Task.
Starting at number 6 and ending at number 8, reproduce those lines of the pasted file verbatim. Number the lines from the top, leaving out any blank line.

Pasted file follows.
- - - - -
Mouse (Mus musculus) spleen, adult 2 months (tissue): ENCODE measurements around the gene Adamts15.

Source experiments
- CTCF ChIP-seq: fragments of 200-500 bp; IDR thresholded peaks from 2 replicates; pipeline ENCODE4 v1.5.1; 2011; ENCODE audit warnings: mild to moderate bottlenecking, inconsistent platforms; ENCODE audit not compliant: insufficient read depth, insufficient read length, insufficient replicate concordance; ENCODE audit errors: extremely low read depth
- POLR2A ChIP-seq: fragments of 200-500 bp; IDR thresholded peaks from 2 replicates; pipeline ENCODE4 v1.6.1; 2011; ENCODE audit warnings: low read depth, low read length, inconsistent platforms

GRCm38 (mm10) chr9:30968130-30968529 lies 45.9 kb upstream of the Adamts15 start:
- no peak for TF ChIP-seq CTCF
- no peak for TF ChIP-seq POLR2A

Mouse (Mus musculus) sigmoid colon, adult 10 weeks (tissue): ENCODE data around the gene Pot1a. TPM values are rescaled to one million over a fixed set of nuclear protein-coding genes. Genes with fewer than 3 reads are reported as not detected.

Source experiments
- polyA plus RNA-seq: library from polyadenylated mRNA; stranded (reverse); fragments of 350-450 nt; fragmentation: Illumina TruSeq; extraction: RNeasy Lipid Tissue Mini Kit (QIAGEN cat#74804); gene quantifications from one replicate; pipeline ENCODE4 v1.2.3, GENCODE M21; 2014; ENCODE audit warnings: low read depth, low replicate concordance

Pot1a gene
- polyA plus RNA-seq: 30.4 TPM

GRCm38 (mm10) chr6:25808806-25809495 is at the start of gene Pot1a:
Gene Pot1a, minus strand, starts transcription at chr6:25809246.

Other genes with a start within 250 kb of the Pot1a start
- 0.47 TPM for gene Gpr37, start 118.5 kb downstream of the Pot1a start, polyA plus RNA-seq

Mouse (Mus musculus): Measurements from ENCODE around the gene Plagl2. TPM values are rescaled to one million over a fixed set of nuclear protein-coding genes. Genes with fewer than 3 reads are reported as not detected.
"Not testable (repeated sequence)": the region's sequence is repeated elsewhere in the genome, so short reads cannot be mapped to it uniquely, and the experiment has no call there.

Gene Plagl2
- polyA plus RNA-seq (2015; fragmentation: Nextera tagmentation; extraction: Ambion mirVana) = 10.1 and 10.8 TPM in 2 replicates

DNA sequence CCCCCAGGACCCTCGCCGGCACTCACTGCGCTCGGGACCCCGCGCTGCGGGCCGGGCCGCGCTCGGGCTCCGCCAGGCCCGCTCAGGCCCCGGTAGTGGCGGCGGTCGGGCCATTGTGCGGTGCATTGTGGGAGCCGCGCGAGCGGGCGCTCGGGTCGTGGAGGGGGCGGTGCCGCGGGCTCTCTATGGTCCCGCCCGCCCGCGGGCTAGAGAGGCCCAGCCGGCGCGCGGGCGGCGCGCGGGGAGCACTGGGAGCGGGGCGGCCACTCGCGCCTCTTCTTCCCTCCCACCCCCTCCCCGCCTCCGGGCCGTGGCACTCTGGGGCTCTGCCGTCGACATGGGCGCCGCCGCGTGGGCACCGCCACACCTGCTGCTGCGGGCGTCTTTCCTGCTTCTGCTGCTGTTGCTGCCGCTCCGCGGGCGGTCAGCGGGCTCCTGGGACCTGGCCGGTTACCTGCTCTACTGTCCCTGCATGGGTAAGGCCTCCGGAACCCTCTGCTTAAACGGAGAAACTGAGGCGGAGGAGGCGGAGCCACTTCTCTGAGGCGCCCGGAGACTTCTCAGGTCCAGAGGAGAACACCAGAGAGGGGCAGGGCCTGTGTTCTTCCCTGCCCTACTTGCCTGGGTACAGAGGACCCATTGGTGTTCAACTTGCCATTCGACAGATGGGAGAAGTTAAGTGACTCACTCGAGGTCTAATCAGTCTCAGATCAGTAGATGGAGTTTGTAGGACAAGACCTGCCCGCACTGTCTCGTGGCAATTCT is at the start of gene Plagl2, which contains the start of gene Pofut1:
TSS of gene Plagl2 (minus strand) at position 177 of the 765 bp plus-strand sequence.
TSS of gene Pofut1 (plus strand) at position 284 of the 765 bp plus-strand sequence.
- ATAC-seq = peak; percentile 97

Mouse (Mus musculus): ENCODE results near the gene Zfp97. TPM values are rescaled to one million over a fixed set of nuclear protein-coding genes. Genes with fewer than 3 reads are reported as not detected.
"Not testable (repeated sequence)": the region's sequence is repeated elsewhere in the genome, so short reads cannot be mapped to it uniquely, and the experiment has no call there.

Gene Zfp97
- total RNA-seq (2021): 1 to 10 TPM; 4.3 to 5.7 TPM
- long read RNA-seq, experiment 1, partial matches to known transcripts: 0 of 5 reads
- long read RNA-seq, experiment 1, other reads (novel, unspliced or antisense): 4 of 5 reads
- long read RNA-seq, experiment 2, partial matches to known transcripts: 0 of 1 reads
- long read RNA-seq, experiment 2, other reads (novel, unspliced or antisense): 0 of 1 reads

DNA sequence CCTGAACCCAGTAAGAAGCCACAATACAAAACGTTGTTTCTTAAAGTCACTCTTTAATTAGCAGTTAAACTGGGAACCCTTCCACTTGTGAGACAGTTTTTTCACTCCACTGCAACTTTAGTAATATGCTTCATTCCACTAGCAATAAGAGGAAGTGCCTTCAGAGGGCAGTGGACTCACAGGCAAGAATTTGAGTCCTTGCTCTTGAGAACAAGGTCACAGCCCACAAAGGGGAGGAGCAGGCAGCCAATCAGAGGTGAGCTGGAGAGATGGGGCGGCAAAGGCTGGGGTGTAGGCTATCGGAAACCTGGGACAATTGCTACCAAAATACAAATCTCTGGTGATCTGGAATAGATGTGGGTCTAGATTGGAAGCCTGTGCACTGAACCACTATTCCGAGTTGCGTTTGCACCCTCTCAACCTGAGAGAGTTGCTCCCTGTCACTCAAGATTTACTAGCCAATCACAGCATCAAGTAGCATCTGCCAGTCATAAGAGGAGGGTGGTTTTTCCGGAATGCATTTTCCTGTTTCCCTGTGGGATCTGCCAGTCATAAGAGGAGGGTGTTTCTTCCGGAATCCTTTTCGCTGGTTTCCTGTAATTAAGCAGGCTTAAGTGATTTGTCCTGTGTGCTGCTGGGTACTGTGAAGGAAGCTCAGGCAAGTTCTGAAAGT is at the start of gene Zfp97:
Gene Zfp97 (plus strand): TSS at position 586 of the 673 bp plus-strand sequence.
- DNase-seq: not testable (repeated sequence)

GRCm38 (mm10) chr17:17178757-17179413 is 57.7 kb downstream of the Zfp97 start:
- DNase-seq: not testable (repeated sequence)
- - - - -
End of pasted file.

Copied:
- no peak for TF ChIP-seq CTCF
- no peak for TF ChIP-seq POLR2A

Mouse (Mus musculus) sigmoid colon, adult 10 weeks (tissue): ENCODE data around the gene Pot1a. TPM values are rescaled to one million over a fixed set of nuclear protein-coding genes. Genes with fewer than 3 reads are reported as not detected.